Now that Twista
is famous due to his association with Kanye and the commercial classic "Slow
Jamz"-took the Chicago native long enough didn't it?-ain't no better time
than now to present his longtime partnas-in-crime the Speedknot Mobstaz. If
you remember the debut effort, and I give you credit if you do, you'll remember
some poorly produced, even generic Dr. Dre remakes (though I must admit the
title-cut "Mobstability" was hot for its time), with Liffy and Mayz
failing to keep up with Twista on the rest of the CD. But today is a new day,
and this new Whoo Kid joint (one of six new entrees this week) is out to prove
these Speedknots can keep up or at least try. And if they don't quite keep up,
they deliver much less annoying flows and improved mic cadences; in fact even
going the lengths of meshing with the speedier Tung Twista to musical highs.
The acoustic strings and wind breezing drum patterns of "My Homie"
prove that. The heavy-hitting "Real Love" and the freestyle drums
of "In Love With the Game" should capture mainstream appeal with its
soulful Lionel Richie-influenced vocals, engaging production (Twista got that
new advanced quality audio on lock this time!), and head-whirling flows. Want
something harder? Check the flawless bars of business on the Cassidy-remake,
"You A Customer." Don't worry; you'll be able to recite every line
of Twista's on this one. Normal or double-speed, man is dope, and awfully underrated.
As for the Mobstaz, I notice their vocals blending together more cohesively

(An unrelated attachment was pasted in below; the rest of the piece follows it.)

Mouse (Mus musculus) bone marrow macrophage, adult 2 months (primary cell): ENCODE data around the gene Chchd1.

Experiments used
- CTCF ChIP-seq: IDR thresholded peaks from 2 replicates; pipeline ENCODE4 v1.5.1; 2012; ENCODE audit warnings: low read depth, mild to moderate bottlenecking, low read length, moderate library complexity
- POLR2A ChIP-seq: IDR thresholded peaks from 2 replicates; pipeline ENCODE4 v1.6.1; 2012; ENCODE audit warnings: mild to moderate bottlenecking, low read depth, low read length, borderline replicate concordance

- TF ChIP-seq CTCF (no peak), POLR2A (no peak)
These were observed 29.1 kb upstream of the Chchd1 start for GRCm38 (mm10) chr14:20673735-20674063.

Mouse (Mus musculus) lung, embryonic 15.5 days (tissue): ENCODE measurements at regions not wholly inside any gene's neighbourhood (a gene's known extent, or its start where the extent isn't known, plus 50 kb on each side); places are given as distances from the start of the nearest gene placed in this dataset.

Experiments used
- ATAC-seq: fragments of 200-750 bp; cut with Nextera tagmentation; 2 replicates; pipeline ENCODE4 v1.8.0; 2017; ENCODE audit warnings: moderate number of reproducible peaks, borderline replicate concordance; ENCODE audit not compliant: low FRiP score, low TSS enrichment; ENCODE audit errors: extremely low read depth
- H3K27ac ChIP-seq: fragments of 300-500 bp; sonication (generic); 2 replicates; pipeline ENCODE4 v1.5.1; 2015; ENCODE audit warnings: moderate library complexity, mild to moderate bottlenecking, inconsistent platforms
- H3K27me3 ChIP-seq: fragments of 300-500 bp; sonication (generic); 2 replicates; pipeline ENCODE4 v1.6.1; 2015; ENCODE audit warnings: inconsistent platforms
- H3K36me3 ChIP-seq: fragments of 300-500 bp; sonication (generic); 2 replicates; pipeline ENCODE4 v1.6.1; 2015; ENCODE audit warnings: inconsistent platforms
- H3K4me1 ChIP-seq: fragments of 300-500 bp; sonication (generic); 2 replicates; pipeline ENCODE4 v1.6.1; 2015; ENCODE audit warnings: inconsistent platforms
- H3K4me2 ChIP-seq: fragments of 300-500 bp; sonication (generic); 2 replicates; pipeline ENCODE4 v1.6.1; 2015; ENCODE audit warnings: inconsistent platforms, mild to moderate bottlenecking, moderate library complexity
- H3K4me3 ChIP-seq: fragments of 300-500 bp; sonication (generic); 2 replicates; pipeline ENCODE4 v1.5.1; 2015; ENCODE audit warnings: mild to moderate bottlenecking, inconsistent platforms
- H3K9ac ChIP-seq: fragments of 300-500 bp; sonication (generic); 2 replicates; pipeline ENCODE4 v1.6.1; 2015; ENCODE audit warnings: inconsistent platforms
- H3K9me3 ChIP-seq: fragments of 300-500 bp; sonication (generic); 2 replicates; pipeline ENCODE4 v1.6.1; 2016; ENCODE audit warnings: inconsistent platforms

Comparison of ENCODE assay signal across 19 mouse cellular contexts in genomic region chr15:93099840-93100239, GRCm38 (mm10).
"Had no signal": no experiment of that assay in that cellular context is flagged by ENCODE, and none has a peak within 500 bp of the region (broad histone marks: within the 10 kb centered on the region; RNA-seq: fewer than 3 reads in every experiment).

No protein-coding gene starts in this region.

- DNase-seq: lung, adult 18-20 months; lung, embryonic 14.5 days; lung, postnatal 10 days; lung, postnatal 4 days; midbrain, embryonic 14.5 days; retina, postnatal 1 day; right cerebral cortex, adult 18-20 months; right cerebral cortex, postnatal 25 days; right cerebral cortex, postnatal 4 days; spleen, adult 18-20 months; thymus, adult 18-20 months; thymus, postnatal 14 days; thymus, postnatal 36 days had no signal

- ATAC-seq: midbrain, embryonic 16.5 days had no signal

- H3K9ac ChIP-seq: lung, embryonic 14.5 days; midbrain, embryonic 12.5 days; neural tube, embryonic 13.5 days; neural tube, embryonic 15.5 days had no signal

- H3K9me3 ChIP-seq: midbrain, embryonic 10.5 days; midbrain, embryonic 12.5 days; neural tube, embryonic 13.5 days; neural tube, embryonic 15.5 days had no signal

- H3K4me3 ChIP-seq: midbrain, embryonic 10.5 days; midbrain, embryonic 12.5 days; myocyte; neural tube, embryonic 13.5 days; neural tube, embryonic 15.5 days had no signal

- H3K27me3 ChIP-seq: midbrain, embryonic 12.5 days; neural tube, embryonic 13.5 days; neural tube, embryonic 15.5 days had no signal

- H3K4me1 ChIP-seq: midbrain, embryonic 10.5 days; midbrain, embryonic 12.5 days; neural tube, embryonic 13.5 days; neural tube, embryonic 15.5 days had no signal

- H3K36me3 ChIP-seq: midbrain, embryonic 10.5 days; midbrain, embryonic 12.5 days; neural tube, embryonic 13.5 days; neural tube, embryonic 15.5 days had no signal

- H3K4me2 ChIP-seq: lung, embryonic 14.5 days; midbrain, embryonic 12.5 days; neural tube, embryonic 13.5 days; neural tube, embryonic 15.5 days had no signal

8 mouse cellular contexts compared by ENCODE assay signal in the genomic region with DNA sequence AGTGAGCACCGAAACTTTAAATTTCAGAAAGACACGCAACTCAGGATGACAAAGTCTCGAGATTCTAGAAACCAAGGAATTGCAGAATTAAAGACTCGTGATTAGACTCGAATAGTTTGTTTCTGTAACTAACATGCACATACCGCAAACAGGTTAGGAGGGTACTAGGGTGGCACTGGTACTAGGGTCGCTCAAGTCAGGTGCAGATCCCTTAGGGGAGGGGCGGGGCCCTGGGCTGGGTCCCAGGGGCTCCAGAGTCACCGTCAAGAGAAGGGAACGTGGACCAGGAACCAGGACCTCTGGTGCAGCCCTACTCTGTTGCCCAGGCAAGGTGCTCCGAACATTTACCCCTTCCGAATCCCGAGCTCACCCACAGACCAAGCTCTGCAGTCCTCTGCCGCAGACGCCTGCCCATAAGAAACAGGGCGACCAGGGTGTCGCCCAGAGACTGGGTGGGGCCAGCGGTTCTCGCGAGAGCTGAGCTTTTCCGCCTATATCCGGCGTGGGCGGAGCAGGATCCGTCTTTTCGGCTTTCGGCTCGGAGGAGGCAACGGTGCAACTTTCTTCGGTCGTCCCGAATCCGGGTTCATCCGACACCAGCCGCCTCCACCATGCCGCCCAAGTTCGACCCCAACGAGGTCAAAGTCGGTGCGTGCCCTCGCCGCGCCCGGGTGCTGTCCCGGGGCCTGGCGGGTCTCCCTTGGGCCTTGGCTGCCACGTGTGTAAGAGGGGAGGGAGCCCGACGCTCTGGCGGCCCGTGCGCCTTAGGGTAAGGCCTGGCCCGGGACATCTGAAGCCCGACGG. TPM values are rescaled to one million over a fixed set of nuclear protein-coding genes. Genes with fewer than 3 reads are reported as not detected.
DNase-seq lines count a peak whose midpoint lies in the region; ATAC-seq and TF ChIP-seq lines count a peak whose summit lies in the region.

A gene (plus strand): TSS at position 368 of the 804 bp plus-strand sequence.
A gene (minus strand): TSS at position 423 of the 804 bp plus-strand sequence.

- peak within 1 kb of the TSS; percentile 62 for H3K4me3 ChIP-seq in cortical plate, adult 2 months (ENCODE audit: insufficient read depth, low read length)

as a group this time around, complimenting Twista and working with the extreme
talent rather than eradicating the quality.
"Life of a
Hustler" uses the same beat as a recent Spice 1 track (and I mean recent
like 3 or 4 years ago), as Mayz and Liffy keep up with Twista on some pistol-peddling
shit. "Don't Get Shot Up" is classic Speedknot Mobstaz-a new term,
I promise you-packing an addictive flute loop and cinematic backdrops, as the
track elevates the typical gangsta rhymes to new heights. Sometimes these same
old themes of mugging, fucking, and shooting just need a good soundtrack. So
far, there are no beat problems on Tailwinds to complain of. Let's face it.
These Chi-town dudes aren't going to rap about anything else. At the very least
I hope they do it with some authority or effort. And as hungry as you'd expect
them to be, it shows on the tape. Even better, Whoo Kid mainly stays out of
the picture, almost presenting this mixtape in album format, with Tailwinds
going so far as to pack more direction than Mobstability. This hardly seems
like merely a collection of work with all new songs, very few covers, and very
few drops-if only more of Whoo Kid's tapes were like this. Then again, there
isn't a high demand for Speedknot Mobstaz mixtapes, now, is there? There's something
about the generic track "Mobsta Anthem" I'm not feeling. Perhaps it's
the lack of umph the other beats had. A surprisingly dope addition tho is the
3-minute plus dedication to DJ Whoo Kid in the studio from none other than the
Speedknot Mobstaz themselves. The rest of the tracks on the mixtape are recently-released
tracks and freestyles that cross between that fine line of pimping and pushing.
Hopefully with this second chance, the Chi-dangerous trio'll be able to push
more units as promoted.